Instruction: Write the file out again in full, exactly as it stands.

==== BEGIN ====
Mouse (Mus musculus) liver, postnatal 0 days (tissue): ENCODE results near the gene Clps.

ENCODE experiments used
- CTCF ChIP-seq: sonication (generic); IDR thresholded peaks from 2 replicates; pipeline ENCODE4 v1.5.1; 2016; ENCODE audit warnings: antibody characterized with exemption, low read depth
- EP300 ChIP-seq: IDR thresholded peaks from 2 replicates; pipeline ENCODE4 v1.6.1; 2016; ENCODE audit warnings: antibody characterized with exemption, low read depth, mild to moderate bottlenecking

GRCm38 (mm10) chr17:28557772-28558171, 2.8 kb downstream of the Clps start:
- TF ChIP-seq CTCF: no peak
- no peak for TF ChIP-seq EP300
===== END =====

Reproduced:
Mouse (Mus musculus) liver, postnatal 0 days (tissue): ENCODE results near the gene Clps.

ENCODE experiments used
- CTCF ChIP-seq: sonication (generic); IDR thresholded peaks from 2 replicates; pipeline ENCODE4 v1.5.1; 2016; ENCODE audit warnings: antibody characterized with exemption, low read depth
- EP300 ChIP-seq: IDR thresholded peaks from 2 replicates; pipeline ENCODE4 v1.6.1; 2016; ENCODE audit warnings: antibody characterized with exemption, low read depth, mild to moderate bottlenecking

GRCm38 (mm10) chr17:28557772-28558171, 2.8 kb downstream of the Clps start:
- TF ChIP-seq CTCF: no peak
- no peak for TF ChIP-seq EP300